Wednesday, September 18, 2013

Seeing Double: Reappearing Bad Guys

If you’ve ever followed movies, you know that things come out in pairs —
that is, dual movies that mirror one another in plot, style, and even actor appearance.
Armageddon and Deep Impact, Dante’s Peak and Volcano
Antz and A Bug’s Life, The Prestige, The Illusionist.
The list goes on and on—all this to say that generally, things come in pairs.

And if salt and pepper, Halloween costumes,
and movies can all be coupled, well, so can villains.
Below are a few examples (though not an exhaustive list)
of movie bad guys with more than shocking similarities.
Examples, I should note, may contain spoilers.

 Signs and Dark Skies

Signs, which came out in 2002, features human-like aliens.
They’re thin and tall, quick runners, and are able to jump very high.
In addition to hating water, these aliens have claws and sulk, sort of slithering, about.
They possess the unique ability to hurl poison gas from their wrists, click to communicate,
and change colors to camouflage themselves.

 Dark Skies, the film, came out February 22 of 2013
and features aliens referred to as “The Grays.”
The movie is similar in its depiction of the fragility of family
and childhood ability to perceive the supernatural, and uses the aliens sparingly.
Still, they bear striking resemblance to those in Signs

I Am Legend and The Decent

The movie version of I Am Legend, which came out in 2007,
envisioned the bad guys as virus-altered mutants with vampire-like tendencies.
Termed “Darkseekers” these creatures are able to smell immune humans
and actively seek them out.
Robert Neville, immune to the virus, spends the movie seeking a cure,
which he eventually develops.

 The Decent, which opened in the United States in 2006, 
also features flesh-consuming creatures interested in the dark.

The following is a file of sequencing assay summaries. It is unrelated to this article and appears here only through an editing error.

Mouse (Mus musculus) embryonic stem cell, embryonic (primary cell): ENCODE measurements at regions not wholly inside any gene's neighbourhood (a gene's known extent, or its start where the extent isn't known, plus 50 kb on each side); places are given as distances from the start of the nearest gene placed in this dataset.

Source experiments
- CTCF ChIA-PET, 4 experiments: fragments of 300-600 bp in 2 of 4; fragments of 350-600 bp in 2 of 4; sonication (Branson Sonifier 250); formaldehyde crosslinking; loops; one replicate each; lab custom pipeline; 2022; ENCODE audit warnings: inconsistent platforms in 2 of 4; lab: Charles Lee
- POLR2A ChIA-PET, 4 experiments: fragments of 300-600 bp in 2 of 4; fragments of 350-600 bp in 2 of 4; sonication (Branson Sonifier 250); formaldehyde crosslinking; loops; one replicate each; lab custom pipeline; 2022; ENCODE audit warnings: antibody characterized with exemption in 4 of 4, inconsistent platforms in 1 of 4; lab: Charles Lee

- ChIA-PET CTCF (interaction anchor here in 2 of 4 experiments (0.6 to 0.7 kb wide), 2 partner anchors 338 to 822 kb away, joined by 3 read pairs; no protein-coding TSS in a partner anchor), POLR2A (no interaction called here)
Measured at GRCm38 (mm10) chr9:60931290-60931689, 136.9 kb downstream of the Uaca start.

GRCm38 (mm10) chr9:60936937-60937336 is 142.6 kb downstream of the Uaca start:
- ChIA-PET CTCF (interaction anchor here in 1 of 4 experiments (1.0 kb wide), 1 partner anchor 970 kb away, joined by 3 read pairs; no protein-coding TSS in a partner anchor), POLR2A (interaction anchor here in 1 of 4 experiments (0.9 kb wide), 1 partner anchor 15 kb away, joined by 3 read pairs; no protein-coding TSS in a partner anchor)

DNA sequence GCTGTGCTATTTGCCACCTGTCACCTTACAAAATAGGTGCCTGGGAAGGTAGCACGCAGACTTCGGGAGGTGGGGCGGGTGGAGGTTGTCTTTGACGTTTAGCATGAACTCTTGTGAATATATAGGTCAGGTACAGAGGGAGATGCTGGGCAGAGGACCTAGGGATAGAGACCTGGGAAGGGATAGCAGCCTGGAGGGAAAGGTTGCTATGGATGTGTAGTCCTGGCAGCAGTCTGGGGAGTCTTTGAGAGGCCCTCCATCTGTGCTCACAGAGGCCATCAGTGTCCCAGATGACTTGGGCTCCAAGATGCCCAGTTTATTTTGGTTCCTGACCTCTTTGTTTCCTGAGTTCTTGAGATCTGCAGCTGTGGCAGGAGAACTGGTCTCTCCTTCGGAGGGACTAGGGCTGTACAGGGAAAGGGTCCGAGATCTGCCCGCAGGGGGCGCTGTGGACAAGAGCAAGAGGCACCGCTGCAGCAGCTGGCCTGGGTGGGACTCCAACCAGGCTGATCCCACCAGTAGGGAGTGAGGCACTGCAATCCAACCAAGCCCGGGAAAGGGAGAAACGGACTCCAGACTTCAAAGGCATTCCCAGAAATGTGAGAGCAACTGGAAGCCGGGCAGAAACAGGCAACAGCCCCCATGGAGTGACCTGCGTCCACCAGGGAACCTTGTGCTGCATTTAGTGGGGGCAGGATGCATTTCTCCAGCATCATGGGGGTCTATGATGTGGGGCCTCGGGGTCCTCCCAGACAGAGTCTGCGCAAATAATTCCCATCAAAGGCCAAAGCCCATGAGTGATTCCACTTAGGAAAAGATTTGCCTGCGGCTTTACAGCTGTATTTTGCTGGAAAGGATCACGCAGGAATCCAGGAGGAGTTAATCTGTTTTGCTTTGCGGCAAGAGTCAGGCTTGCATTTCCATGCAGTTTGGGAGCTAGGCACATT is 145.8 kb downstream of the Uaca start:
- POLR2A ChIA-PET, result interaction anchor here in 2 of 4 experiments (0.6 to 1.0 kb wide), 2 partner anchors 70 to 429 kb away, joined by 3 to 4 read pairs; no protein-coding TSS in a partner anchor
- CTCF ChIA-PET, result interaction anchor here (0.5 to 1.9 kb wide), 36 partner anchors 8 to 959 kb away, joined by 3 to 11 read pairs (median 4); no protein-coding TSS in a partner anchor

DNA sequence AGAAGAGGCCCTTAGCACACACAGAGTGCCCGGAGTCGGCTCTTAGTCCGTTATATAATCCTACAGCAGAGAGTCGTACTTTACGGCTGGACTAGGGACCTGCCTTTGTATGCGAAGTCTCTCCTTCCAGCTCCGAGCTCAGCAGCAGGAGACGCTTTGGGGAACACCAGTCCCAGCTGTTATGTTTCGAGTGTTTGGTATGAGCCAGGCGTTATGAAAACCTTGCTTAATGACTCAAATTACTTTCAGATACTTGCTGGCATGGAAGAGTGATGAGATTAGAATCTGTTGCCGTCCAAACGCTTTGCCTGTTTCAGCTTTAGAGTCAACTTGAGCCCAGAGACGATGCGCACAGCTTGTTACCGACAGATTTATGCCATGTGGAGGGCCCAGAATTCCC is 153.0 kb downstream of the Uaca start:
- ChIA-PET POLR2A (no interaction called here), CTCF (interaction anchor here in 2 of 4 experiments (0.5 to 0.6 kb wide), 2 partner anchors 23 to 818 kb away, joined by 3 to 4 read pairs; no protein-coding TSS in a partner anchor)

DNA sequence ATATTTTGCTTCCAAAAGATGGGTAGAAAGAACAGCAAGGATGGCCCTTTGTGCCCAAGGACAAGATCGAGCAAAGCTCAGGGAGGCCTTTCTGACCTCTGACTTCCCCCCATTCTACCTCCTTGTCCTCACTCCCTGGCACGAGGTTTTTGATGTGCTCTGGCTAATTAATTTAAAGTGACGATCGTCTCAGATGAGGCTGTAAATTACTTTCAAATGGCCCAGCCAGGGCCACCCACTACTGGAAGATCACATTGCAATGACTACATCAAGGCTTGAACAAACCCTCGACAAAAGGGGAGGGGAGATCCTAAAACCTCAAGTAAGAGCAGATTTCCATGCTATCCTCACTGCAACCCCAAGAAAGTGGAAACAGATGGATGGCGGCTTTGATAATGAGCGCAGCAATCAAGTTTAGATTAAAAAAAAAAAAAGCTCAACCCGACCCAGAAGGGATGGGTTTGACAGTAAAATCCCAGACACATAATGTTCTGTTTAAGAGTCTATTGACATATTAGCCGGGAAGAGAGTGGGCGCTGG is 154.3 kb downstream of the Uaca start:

When a group of women descends into a cave,
they’re hunted by blind underground cavemen with developed hearing and smell.
They’re also expert climbers and, unfortunately, murderers.
The villains certainly resemble each other,
as do the respective film’s exploration of the human capacity for destruction.  

World War Z and 28 Days Later

The infected in 2013’s World War Z, like all infected,
have been reanimated by a virus for which there is no cure.
They die when the brain is destroyed,
though they decompose (albeit slower than normal).
They can be frozen, which will render them inanimate until they are unfrozen.
They lack the human capacity for becoming tired
and they’re unable to think or feel, acting instead on impulse.
Termed “Rage Zombies” these guys are fast, virus-spreading machines.

 In 28 Days Later, which appeared in 2002,
the people in question are first bitten and then infected —
like the infected in World War Z, they’re not actually dead.
But they’re fast, extremely lethal,
and act in accordance with their ill temperament and hunger,
although they often appear to kill just for sport.
They don’t appear to be decomposing though and work to spread the infection to others.

There are infinitely more examples of similar villains reappearing — 
history is bound to repeat itself,
and we’re continually influenced by the visual stimuli presented to us.
And it’s probably best to let these duplicates inform the construction
of new bad guys and villains, allowing us to see them in a new context.
Let them inspire us — to be more original, to build upon an existing idea,
to come up with a couple’s Halloween costume we’re left explaining at the party. 

About the Author of this Guest Post

Lydia Mondy believes that people fall into one of two categories — 
fans of Alan Thicke and fans of Robin Thicke, and she’s not telling where she stands.
When she isn’t hunting bigfoot, you can find her writing about Halloween costumes
and cheering on the LA Dodgers.


  1. This was particularly enlightening because in each case, I've only seen one of the paired movies ('Signs', 'I am Legend' and '28 Days Later') so I had no idea about the similarities.

    I am always amused to see the way movies tend to come out in theme waves. It seems like one person gets an idea and then everyone in Hollywood jumps on the bandwagon.

  2. It does seem that movies often mirror one another, but maintain just enough differences so that no one can be accused of plagiarism. Your post here has me thinking of the film "Prometheus," which came out last year. That one served as sort of a prequel to the Alien series.

    Quite a few films have exploited the idea of using The Greys, or a similar race as their bad guys. This makes sense to me though because The Grays figure prominently in modern UFOlogy.